Comcast Today: Did Google Just Save the Merger With Time Warner?

New Google Fiber service could create competition, ease regulatory hurdles before Comcast.

One of the key questions that may decide the future of the Comcast-Time Warner merger involves competition: Since cable companies have virtual monopolies in so many cities that they serve, who will be able to compete with Comcast and provide a balance to its power?

Google may have answered the question on Wednesday.

The search engine company has already created ultra-high speed Google Fiber service in Kansas City. Now Google has announced plans to extend that service to nine more metropolitan areas.

The New York Times:

On Wednesday, even though Google has not yet connected all the households that signed up in Kansas City and none in Austin, it announced that it would consider installing Fiber in the metropolitan areas of San Jose, Calif.; Salt Lake City; Phoenix; San Antonio; Nashville; Atlanta; Charlotte, N.C.; Raleigh-Durham, N.C.; and Portland, Ore.

Google’s plans added a wrinkle to Comcast’s $45 billion takeover of Time Warner Cable. Regulators are expected to closely examine the merger, which would combine the country’s two largest cable companies, which have few major competitors. Now Google is framing itself as a bigger competitor than it was.

“Competition is good in these local markets, and as providers have to compete, they lower their rates on traditional Internet speed and also improve their service offerings,” Julian Castro, mayor of San Antonio, said during the Google call with reporters.

Google previously said that it started Fiber to spur other Internet providers to improve the speed of their services and that it welcomed competition because Google eventually makes more money when more people use the Internet more often.

The Wall Street Journal points out that Comcast responds well to competition, but shareholders don’t:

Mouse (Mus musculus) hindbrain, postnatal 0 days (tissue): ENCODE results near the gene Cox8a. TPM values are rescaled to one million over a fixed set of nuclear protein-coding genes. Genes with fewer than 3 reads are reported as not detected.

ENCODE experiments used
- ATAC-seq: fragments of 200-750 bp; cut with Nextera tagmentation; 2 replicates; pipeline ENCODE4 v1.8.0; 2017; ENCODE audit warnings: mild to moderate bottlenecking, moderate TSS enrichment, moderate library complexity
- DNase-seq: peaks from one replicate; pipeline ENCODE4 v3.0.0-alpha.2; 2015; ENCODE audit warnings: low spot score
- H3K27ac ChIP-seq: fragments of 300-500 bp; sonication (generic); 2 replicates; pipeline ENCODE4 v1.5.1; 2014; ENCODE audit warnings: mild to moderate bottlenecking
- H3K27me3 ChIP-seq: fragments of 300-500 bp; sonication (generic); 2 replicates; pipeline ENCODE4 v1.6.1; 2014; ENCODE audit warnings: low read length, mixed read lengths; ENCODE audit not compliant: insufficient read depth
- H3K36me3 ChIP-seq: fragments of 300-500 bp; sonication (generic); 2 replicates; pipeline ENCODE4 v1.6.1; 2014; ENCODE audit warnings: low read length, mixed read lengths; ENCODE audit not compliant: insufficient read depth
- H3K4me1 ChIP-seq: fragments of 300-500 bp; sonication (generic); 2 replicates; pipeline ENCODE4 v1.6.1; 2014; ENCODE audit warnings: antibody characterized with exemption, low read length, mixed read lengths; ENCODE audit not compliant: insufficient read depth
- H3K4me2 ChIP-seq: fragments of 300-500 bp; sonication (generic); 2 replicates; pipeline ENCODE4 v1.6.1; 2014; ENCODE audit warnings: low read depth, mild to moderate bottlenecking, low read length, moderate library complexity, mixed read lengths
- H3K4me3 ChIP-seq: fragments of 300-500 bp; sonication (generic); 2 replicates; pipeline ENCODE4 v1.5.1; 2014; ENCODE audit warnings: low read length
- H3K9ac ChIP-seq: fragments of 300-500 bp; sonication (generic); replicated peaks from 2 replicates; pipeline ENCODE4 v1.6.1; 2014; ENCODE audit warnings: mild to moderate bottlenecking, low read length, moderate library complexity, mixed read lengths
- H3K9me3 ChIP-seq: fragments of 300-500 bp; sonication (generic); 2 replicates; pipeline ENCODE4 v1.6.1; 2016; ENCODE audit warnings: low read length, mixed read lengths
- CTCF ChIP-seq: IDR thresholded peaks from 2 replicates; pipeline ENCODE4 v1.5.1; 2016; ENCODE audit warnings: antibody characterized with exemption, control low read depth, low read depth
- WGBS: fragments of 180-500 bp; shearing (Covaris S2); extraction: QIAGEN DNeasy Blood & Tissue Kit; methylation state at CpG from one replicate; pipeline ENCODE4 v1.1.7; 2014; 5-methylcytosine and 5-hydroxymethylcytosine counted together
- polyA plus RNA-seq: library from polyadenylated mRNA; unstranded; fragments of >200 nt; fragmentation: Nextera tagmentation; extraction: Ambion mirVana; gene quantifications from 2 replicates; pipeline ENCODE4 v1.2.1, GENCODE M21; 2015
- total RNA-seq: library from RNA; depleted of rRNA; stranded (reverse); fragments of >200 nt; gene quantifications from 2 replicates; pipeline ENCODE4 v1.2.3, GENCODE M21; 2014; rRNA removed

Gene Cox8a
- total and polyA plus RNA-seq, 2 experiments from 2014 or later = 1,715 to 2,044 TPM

Cable investors reacted negatively to the news, sending cable stocks falling. Comcast Corp fell 3.7% while Time Warner Cable Inc. TWC dropped 2.8%. The two companies announced a $45 billion merger agreement last week, a combination that if approved by regulators would give Comcast 32 million broadband subscribers, before any divestitures.

Cable operators have already come under competitive pressure in recent years, from private companies working with local municipalities to build fiber networks, as well as phone companies like Verizon Communications Inc., which invested billions of dollars building its fiber optic FiOS network that has signed up millions of customers for both broadband and TV. While Verizon doesn’t offer gigabit speeds, full-fiber networks like FiOS are easier to upgrade to faster speeds than the pipelines built to homes by cable companies which use a mix of coaxial cable and fiber.

Cable operators have responded. Comcast offers its fastest broadband speeds in FiOS markets. Google hasn’t picked any FiOS markets among the 34 cities it announced Wednesday.

The Street says Google’s plans may make it easier for Comcast to get approval of the merger from federal regulators:

On the federal level, Comcast is facing a skeptical to hostile reception as it tries to steer its merger past the Department of Justice and the Federal Communications Commission. Democrats are mostly lining up against it, while Republicans are mostly lining up in support.

Google’s plan to enter nine new markets is not a direct threat to that market dominance. Patrick Lucey of New America Foundation, a nonpartisan think tank, notes that after the merger Comcast cable would pass 80 million homes and Google 3.5 million.